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If we were to ask the Apostle Paul for advice on how to honor God as preachers, he would say, “Preach the word” (2 Tim. 4:2), do not shrink from “declaring . . . the whole counsel of God” (Acts 20:27), and always highlight the central theme: the gospel of Jesus Christ. That’s how Paul summarized his own philosophy of ministry. In 1 Corinthians 2:2, he distills the key to God-honoring preaching in one short sentence: “I decided to know nothing among you except Jesus Christ and him crucified.”

Today’s conventional wisdom might suggest that such a strategy is not sophisticated enough, not appealing enough, and not subtle enough to reach a thoroughly pagan society. But Paul’s life and legacy prove otherwise. In fact, before he first arrived in Corinth, the Apostle and his cohorts had already earned a reputation as “men who have turned the world upside down” (Acts 17:6).

That statement proves that Paul’s (and his companions’) gospel preaching was effective. But it wasn’t meant as a compliment. That is what the Jewish leaders in Thessalonica said about Paul—just before they incited a riot. The fact that the church grew quickly and reached to the outer edges of the Roman Empire (and beyond) certainly does not mean that the Apostles found a way to make their message popular. The gospel was no more popular in the first century than it is today. The majority of people rejected and opposed the message—often violently.

The opposition Paul faced in Thessalonica was not unusual or unexpected. Before he arrived in that city, Paul had already met fierce resistance in Antioch, Iconium, and Lystra (2 Tim. 3:11). In fact, he had been stoned and left for dead in Lystra (Acts 14:19). In Philippi, he was attacked by a mob, stripped, beaten with rods, and jailed (16:22–23).

While the church grew, hostility from the wider community kept pace. Some four years after Paul was run out of Thessalonica, Ephesus responded even more angrily to the gospel (19:29).

What’s significant is that in the face of such opposition, Paul made no effort to adapt his methodology in a way that might mollify his critics or avoid reproach. He was fully aware of the people’s “felt needs”: “Jews demand signs and Greeks seek wisdom” (1 Cor. 1:22). But he did not adapt his strategy accordingly: “We preach Christ crucified, a stumbling block to Jews and folly to Gentiles” (v. 23). Whenever he came into a new region, he would immediately go to the local synagogue on the Sabbath and preach Christ. He preached that message boldly and without apology, not to antagonize people, but to glorify God. For Paul, this was “the gospel of the glory of the blessed God with which I have been entrusted” (1 Tim. 1:11). And it was, after all, good news. Nevertheless, it triggered antagonism almost everywhere Paul went.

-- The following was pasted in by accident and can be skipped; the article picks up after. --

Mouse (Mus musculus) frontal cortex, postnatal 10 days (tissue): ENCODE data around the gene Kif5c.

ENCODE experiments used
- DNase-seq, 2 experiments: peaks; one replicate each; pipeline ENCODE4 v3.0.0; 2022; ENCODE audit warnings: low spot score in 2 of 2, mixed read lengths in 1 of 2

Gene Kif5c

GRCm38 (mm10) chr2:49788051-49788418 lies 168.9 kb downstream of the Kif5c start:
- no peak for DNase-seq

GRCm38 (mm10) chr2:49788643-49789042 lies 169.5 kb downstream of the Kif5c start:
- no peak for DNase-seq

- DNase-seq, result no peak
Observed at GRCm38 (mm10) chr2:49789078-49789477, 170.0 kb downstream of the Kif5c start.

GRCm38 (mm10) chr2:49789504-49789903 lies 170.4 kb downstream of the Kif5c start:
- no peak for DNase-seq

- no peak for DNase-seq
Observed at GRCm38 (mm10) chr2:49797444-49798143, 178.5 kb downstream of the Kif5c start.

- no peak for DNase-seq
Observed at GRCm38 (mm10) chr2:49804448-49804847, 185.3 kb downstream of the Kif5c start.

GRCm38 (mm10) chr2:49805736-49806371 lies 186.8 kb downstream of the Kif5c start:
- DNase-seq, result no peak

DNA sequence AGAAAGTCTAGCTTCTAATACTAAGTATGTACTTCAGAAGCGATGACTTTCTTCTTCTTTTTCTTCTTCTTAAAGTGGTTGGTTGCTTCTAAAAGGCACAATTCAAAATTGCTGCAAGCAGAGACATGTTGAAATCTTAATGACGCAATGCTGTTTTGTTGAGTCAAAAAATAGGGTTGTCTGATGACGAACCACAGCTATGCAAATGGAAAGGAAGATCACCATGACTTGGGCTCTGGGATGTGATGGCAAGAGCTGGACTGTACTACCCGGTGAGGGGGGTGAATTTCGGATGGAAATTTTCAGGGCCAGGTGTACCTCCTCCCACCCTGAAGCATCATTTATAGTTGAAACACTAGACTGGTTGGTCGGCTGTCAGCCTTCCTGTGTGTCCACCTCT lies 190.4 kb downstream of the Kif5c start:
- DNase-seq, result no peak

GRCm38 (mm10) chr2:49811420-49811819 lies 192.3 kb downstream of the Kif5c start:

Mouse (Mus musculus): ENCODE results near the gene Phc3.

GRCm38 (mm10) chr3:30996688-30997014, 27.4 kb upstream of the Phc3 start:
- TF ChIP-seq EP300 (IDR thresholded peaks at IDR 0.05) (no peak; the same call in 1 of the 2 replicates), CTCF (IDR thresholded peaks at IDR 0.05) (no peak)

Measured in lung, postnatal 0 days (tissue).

Despite intense opposition, Paul never downplayed or deviated from the gospel. That’s how to honor God in the pulpit.

Paul did not respond by de-emphasizing the gospel and trying to find a way to win the respect of influential citizens. He used the same strategy in every city. He went from Thessalonica to Berea and preached in the synagogue there (Acts 17:10). When some hooligans followed him from Thessalonica and tried to provoke the citizens of Berea to riot, Paul moved on to Athens (v. 15), where yet again he took the gospel to the synagogue on the Sabbath. He also proclaimed the gospel in the Athenian marketplace during the week (v. 17), stirring both interest and controversy there, too.

Acts 17 goes on to recount how Paul was summoned to speak at the Areopagus—the gathering place of philosophers and intellectuals. It was not because he had won their respect, but practically the opposite: the philosophers thought he would make an amusing diversion (v. 18).

Paul was an educated man, well versed in the philosophies and ancient writings of the Athenians. He was able to quote classic Greek poets. But Paul did not try to wow the Athenians with philosophical arguments or oratory. He began by declaring to them that their religious beliefs were rooted in ignorance. He announced that God commands repentance and will one day judge the world by Christ (vv. 30–31). In other words, Paul preached Christ. He was about to expound the gospel more fully to these Athenian intellectuals, but as soon as he mentioned the resurrection, the response was so much mockery, controversy, and crosstalk that the meeting broke up.

Surely, such a response—by then a predictable pattern in Paul’s ministry—required a revamping of the whole strategy. Right?

Wrong. Paul next went to Corinth, where his strategy remained unchanged. “He reasoned in the synagogue every Sabbath, and tried to persuade Jews and Greeks” (Acts 18:4). Did he use different arguments in Corinth? He answers that question definitively when he says he decided to know nothing “except Jesus Christ and him crucified” (1 Cor. 2:1–2). Paul stayed on message. Despite intense opposition, he never downplayed or deviated from the gospel. That’s how to honor God in the pulpit.

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From the February 2019 Issue
Feb 2019 Issue